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Steering Wheel Sensor

5328 Views 11 Replies 8 Participants Last post by  I-PaceDave
The jaguar build site says this:

"Adaptive Cruise Control with Steering Assist works with you; as you keep your hands on the wheel anticipating the road ahead, the system is designed to assist with steering, braking and acceleration. Should you remove your hands from the wheel, the vehicle will provide a warning. If the warning is not heeded then the Steering Assist is deactivated but the Adaptive Cruise Control remains active."

How does the car know when your hands are on/off the steering wheel? Does it use a torque sensor (like the Teslas) or a capacitive touch sensor (like some other cars) or something else?
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All of the semi-autonomous systems require this, you are still [legally] in control of the car and must keep your hands on it at pretty much all times (it usually allows a few minutes without sensing your hands before alerting you and disabling the system).

It detects this by sensing torque on the wheel.
Some use touch sensors, some use torque sensors, and some use eye sensors (instead of checking for hands on wheel, they try to ensure the driver's attentiveness).

Are you sure that Jaguar is using torque rather than touch sensors? I ask because Tesla drivers seem to find the torque sensors inadequate and annoying - hands are often on wheel but not detected thru torque, leading to incessant nagging reminders.

I'd expect a premium car like the I-Pace to use the more expensive and more reliable capacitive touch sensors to detect hands on wheel. But I have not seen any actual specification or any indication from an early reviewer.
I'm not certain at all, and having owned an AutoPilot Tesla, I agree it's a flawed system and annoying to use.
What is surprising is that nobody at all in the press even mentioned Steering Assist, LKA, or ACC.

I'm going to guess they were not allowed to.
I sent my salesman with a list of technical questions to his recent I-Pace training in Southern California.

The I-Pace is using capacitive touch. However, the sensors are only at the "10" and "2" positions on the steering wheel.
The jaguar build site says this:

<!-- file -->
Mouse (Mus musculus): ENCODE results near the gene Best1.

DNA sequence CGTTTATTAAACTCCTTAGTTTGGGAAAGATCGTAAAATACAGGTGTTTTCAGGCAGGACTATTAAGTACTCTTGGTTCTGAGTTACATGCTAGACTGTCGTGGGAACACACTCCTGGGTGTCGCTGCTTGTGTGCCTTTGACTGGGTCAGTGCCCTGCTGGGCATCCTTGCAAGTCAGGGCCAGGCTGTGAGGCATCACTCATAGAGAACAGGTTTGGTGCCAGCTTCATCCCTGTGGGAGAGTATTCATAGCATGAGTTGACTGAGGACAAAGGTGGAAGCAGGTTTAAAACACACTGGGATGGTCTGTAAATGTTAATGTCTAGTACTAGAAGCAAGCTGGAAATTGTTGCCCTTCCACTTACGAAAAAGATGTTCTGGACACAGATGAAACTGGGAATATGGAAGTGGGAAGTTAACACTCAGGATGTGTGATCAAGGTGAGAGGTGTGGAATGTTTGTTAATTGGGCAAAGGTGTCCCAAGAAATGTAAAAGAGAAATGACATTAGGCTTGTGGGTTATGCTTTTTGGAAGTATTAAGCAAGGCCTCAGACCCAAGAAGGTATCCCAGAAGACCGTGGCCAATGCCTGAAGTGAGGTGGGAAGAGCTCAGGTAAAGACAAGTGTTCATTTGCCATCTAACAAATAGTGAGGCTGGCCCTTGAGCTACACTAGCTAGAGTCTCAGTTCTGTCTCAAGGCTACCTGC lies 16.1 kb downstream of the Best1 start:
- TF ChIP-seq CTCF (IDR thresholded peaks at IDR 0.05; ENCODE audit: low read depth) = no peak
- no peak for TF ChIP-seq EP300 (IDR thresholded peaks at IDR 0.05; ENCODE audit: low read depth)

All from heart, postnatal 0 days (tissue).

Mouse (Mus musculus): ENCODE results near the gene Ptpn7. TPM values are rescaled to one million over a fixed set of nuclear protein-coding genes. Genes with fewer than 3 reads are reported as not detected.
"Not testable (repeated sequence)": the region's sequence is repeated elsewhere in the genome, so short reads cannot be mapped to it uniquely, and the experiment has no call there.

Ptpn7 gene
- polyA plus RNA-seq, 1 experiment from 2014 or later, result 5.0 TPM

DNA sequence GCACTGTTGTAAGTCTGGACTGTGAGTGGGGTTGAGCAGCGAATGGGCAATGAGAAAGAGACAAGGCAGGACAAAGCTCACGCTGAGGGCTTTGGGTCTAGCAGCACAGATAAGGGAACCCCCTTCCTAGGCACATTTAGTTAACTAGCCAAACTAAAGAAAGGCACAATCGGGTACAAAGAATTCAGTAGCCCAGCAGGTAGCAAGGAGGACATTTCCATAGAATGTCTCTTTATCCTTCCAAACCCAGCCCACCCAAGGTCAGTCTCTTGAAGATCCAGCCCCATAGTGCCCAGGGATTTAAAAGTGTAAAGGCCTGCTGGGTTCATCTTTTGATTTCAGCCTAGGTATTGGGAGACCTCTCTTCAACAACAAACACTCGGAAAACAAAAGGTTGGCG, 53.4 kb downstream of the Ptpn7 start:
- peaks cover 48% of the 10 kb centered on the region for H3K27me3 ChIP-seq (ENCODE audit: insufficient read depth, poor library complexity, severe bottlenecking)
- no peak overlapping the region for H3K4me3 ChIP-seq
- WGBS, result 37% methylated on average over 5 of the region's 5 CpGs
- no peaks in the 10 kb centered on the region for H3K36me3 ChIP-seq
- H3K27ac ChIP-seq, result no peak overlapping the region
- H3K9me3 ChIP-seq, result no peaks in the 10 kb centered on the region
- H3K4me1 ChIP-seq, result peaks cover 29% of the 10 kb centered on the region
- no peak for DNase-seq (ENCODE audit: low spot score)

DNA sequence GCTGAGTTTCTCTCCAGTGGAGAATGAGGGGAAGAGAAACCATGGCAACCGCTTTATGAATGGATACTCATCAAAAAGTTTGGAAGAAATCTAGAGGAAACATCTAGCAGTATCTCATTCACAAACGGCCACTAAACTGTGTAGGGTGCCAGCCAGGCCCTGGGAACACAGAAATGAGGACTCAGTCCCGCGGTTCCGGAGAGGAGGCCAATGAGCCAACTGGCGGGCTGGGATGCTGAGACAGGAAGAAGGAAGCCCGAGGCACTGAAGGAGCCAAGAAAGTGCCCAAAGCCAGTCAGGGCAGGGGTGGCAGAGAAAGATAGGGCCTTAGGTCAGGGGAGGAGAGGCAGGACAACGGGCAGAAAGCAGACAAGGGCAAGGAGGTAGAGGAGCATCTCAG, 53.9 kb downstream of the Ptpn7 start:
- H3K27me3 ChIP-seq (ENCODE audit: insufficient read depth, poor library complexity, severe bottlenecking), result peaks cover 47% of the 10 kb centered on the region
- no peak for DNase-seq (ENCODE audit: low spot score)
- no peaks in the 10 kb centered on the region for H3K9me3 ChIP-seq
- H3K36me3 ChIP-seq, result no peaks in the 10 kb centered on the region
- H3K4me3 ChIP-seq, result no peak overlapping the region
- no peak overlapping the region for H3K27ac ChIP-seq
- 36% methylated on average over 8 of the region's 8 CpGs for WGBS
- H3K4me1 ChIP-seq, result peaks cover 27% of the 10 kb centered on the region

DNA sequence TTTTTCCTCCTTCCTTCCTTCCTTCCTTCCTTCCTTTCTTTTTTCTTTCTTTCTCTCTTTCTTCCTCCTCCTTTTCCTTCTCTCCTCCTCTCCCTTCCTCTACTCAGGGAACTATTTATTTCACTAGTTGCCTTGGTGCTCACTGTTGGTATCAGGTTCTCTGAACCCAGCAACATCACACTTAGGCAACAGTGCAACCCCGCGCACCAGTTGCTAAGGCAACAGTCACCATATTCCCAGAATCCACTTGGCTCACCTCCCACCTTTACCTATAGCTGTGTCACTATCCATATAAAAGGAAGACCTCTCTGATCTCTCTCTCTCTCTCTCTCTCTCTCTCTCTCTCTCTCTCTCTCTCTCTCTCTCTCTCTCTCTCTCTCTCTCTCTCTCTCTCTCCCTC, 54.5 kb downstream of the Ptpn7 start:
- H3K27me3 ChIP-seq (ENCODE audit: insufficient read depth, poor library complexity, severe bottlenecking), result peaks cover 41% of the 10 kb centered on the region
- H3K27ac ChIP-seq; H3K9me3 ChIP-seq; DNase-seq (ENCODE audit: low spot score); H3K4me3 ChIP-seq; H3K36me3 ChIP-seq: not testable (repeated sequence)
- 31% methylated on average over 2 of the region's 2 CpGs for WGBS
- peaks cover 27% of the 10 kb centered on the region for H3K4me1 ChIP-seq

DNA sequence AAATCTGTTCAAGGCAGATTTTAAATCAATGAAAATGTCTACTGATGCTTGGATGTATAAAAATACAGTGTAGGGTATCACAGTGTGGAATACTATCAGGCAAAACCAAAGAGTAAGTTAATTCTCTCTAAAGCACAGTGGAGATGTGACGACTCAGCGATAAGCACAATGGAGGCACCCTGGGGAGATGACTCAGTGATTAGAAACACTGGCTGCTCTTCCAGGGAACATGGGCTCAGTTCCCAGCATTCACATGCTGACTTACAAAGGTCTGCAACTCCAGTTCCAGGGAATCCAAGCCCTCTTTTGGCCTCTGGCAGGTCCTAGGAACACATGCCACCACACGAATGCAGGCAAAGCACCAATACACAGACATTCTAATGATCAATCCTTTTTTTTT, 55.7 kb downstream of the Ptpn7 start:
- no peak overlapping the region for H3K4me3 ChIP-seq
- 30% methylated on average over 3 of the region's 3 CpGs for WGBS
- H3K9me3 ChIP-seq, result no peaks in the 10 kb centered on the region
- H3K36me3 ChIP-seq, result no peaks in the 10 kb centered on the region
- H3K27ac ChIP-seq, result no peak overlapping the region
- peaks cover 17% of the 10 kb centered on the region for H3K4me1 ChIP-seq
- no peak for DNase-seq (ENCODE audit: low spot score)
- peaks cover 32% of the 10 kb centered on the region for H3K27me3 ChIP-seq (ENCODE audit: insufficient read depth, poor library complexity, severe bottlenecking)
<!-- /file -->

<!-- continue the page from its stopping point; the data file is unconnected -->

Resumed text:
"If the warning is not heeded then the Steering Assist is deactivated but the Adaptive Cruise Control remains active."
Not sure I like the sound of that. Car carries on at speed, but stops steering? If I ignored the warning I'm either really really stupid, or I've got a real problem ...

I'm not sure that a Tesla [after getting no response to repeated warnings] slowing to a stop, in lane, with hazard lights on is ideal ... on a busy highway! ... but unless/until the car is able to move over onto shoulder and stop there I think its a reasonable solution.
This system better not suck. I love my wife's AP2 in her Model 3.
You've probably seen it on the TMC iPace thread, but someone posted content from a Twitter feed from @Jim_Holder who was able to borrow one for the weekend and posted some information about his 150 mile journey.
Anybody else concerned that the i-Pace seem to have difficulties reaching it’s claimed range of 240 miles? Reading the Twitter post above he could only get 150 miles or so. Also read another report tonight about a real life range of 269 km (168 miles). And that in perfect weather. In winter, up here in Quebec, this could be drastically reduced..

Really looking forward hearing more about real use range.
I wonder if that (loan) car has been hammered by previous reviewers, meaning that its predicted range algorithm is shot.

Tesla balances the cells if you charge to 100%. I've seen speculation that the 90kWh battery in iPace is actually, say, 100 - so that you can charge to 100% every night, but that's actually only 90% real. I don't know anything about "balancing the cells", maybe that can be done without a 100% charge?, but if that isn't happening maybe it is also skewing the dashboard prediction.

But even if the predicted range algorithm starts off wrong, it ought to be able to say "plenty left" whilst you drive, if the battery isn't getting empty.

I still need a more objective review, someone who logs the wH/mile at various speed, assuming that such information is available. The total for the trip, or any dashboard predictions, are too broad-brush and not a lot of help. I can drive my car like I stole it and fool its prediction algorithm :)
This system better not suck. I love my wife's AP2 in her Model 3.
You can test drive a Nissan Leaf with Pro Pilot, as I understand it is very similar in hardware and capabilities. I found it to work well, but a bit of a novelty. The ACC works excellent.
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